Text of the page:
The Witch's Herb Garden

witching, witchcraft, witches, witchery, witch-craft, black, magic, sorcery, voodoo, warlock, spells, magick...

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But Here is a great book on Modern Withcraft


Wicca Craft: The Modern Witch's Book of Herbs, Magick, and Dreams

Witchcraft beliefs have always flourished amoung superstitious, ignorant peoples and among our very learned men and women of our species. One might think that with the great advances in education and science in the United States, witchcraft in this country, as well as the rest of the planet, would be at least critically ill if not completely dead. Far from it. No one knows how many covens of witches exist in the U.S. today.

In medieval times churchmen used flowers to spread the gospel, there were others who employed them to less holy means. Throughout the Middle Ages, and certainly to date in many parts of the world, a few discrete questions to the right people in the right places could lead one to a witch. Witches have been known to be good as well as evil; and the reputation of a "good witch" often stemed from the ability to come up with herbal brews that satisfied people's wants and needs. "White witches", those who profess to do only good with their witchcraft are often healers. Now only in yore do "white witches" tip to herbal patches hidden deep in the woods, to gather forbidden plants.

Many of the witches' herbs herbs were poisonous plants now recognised as containing potent drugs and toxins. The familiar henbane and mandrake were witches' standbys. Too, by special treatment, witches tried to endow these old herbal servants with new powers.

Thus, the witches preffered to harvest mandrake from beneath a gallows tree. The hanged man had to have a "pure youth." That meant a kindrid spirit that had devoted his whole life from conception to death, to a life of crime. Even so, the newly harvested root had to have special treatment. It had to be bathed in wine, clothed in silk and velvet, and given sustenance, preferably with sacramental water or a wafer stolen during communion.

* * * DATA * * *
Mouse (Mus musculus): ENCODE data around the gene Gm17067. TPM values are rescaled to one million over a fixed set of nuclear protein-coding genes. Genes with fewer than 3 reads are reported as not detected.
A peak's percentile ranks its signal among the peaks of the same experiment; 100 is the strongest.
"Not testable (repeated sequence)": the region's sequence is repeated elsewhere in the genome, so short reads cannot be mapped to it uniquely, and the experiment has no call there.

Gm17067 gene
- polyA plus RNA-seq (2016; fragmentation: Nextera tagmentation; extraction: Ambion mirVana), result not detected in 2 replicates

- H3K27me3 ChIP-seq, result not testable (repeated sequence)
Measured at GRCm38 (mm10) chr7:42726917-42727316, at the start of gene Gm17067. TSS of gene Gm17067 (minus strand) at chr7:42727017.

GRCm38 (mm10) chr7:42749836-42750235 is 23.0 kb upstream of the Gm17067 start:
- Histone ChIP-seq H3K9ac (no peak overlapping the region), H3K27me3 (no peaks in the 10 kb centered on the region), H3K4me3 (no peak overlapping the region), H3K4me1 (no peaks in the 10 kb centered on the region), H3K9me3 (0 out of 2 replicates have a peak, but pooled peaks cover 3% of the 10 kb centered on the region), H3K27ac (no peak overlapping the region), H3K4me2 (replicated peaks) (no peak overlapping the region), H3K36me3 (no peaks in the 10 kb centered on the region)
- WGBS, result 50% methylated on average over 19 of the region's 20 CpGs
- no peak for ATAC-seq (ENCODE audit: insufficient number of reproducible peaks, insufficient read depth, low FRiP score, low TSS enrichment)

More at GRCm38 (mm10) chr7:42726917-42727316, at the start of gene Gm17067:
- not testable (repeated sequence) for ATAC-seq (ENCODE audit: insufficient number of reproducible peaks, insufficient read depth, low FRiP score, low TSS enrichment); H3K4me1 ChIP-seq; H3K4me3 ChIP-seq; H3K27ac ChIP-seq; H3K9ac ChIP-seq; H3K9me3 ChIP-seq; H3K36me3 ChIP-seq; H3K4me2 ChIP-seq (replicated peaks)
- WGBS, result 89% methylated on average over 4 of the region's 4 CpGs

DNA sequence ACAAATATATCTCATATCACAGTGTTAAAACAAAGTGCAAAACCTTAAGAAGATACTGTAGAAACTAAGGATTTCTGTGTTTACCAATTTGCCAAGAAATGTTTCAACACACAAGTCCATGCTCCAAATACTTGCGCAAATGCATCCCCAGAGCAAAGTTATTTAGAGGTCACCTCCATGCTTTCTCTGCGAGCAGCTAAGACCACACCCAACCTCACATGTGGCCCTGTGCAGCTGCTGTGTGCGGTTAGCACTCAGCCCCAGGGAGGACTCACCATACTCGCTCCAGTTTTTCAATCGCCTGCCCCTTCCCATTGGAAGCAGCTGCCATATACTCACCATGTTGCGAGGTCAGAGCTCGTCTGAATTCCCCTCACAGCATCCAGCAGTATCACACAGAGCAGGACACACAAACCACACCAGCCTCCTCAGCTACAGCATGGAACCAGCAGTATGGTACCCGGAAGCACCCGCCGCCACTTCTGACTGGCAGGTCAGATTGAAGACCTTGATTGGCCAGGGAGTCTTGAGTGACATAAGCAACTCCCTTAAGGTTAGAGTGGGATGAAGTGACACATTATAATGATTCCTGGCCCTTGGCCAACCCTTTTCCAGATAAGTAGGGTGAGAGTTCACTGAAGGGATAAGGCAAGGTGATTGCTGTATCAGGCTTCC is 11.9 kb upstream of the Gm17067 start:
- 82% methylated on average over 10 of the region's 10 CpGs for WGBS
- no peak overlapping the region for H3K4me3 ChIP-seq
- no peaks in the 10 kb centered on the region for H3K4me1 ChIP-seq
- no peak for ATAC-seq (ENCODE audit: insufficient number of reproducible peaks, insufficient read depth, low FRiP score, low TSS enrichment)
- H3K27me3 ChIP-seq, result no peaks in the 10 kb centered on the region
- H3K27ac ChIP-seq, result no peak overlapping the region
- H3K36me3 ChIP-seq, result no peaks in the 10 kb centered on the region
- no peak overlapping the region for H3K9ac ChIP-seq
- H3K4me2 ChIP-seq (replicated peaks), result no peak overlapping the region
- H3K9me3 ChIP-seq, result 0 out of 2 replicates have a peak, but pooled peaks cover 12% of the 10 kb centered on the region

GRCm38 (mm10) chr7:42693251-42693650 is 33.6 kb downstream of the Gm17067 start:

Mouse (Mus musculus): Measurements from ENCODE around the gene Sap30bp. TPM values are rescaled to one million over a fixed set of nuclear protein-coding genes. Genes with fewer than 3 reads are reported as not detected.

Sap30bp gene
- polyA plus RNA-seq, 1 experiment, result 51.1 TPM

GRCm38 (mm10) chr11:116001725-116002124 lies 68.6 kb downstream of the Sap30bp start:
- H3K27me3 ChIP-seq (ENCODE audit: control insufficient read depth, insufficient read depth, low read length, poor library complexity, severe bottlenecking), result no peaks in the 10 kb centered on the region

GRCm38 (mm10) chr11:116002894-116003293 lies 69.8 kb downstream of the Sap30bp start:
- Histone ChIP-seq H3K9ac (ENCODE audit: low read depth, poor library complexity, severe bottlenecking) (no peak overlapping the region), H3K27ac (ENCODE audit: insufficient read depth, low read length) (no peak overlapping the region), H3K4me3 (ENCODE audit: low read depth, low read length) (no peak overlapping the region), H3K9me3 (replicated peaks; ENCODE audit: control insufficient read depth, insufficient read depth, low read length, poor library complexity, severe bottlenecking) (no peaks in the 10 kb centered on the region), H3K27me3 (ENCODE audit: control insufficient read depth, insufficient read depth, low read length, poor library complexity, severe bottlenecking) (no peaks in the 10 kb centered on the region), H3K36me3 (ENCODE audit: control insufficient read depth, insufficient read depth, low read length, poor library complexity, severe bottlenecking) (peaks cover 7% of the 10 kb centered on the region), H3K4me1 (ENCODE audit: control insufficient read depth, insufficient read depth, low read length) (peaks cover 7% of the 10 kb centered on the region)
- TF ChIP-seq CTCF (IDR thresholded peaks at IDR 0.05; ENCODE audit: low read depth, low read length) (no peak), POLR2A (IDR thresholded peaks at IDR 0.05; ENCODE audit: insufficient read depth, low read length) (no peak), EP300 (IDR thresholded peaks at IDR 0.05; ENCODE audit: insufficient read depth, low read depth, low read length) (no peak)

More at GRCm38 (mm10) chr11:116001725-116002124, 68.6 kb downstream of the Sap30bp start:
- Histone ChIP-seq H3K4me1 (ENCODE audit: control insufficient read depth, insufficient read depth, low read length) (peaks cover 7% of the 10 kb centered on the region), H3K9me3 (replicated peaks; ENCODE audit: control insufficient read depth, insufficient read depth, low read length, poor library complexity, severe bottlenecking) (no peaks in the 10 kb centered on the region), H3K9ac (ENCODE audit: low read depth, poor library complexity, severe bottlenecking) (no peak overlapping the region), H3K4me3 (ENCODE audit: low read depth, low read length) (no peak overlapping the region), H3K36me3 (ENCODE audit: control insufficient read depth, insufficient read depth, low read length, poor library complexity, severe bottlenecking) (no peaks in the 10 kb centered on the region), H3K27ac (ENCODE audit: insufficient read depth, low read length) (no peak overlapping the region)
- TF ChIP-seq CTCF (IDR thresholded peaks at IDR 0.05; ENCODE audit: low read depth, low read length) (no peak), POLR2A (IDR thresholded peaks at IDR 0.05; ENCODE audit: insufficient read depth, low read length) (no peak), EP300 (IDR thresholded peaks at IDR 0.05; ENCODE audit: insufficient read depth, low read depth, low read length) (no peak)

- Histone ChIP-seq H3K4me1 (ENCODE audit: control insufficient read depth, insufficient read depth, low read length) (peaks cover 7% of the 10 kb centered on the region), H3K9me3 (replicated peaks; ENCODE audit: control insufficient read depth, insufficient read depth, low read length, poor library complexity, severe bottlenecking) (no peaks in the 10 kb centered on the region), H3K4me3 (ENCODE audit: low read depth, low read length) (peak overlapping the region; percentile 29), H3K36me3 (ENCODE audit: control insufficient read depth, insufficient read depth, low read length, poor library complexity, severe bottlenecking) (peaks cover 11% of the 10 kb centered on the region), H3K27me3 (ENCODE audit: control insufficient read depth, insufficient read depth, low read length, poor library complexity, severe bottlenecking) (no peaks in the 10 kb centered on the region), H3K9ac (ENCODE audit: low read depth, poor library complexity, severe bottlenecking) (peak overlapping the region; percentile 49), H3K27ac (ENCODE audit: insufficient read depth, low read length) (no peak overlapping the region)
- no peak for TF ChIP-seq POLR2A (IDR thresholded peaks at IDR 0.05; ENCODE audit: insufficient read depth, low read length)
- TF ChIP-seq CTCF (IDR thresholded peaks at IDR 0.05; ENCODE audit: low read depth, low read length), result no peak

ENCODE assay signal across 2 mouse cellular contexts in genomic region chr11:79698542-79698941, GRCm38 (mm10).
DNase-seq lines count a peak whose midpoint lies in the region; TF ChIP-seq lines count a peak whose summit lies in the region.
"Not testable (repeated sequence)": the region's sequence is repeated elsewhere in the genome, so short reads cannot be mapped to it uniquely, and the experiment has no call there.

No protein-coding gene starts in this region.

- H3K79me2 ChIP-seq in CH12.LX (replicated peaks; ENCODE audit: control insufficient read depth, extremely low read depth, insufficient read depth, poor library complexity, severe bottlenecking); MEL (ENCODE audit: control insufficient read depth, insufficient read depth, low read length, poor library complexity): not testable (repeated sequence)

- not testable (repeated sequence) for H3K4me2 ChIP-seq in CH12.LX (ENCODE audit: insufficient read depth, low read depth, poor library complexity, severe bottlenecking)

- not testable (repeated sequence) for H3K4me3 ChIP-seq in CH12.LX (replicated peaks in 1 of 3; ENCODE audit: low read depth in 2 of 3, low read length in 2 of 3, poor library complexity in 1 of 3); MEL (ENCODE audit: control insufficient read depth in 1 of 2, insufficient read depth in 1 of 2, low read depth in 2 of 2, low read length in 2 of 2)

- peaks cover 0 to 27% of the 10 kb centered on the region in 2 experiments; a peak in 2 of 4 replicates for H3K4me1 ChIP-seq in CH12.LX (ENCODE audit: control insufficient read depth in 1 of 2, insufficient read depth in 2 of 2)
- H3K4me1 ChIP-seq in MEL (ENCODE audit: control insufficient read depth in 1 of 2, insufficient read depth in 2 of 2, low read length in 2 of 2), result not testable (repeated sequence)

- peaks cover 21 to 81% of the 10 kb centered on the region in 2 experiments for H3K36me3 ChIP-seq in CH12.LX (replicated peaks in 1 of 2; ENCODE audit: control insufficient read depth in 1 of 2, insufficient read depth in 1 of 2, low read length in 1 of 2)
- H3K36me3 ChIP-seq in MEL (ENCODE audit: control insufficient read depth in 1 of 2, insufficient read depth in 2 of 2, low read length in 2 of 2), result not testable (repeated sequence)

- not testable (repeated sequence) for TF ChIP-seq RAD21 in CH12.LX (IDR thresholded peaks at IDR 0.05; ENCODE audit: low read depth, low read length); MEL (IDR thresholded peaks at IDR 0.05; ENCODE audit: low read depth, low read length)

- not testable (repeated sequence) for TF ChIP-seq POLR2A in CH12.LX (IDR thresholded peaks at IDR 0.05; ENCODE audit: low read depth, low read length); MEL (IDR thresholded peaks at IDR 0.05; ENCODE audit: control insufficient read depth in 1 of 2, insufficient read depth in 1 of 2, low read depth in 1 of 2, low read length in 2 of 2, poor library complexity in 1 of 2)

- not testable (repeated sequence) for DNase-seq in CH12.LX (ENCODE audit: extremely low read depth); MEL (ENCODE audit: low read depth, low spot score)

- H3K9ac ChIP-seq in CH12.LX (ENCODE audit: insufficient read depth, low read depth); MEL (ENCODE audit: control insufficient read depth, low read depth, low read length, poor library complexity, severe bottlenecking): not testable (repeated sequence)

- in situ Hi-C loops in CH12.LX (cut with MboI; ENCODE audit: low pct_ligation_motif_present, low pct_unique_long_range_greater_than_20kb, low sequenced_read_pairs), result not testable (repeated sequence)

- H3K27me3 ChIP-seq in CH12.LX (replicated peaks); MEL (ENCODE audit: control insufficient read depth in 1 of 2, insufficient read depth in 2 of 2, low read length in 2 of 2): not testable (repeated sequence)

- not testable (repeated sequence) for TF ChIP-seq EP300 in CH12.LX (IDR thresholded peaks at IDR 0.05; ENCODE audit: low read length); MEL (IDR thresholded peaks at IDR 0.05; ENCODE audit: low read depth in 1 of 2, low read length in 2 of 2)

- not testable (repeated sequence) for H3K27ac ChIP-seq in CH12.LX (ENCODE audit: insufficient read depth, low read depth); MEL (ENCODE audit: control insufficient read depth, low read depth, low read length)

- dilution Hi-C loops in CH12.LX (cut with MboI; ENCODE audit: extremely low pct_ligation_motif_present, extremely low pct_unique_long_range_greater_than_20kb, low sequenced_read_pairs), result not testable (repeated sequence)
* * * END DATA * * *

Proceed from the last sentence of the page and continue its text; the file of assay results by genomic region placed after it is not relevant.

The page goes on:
Circe, mistress of the ocult wiled the heart of Odyseus by giving him the "juice of magical herbs," most likely mandrake or henbane. Jupiter's Bean, or henbane was another favorite herb of the witch. Harvested at night when the moon was in the proper phase, this deadly member of the nightshade family served the witch as an ingredient of her flying ointment. After blending the herb with such ingredients as a bat's blood, vipers, toads, and the fat of a dead children, the witch would rub the mixture into her skin. Soon the witch would start to hallucinate, imagining that she was soaring through the air or dancing with demons. Later her recollections gave rise to tales of magical flights and black Sabbats.

A related species of the (belladona) henbane was thorn apple, used in a concoction for love; "love will", wich was supposed to make the object of one's desires lose all powers of resistance and become, against his or her will, passionately aroused.

A Less repulsive mimetic is a "Love Oil" used with a "Braided Love Spell." The love oil, wich will help to draw companionship and a partner who is intrested in a long-term relationship is the mix that follows: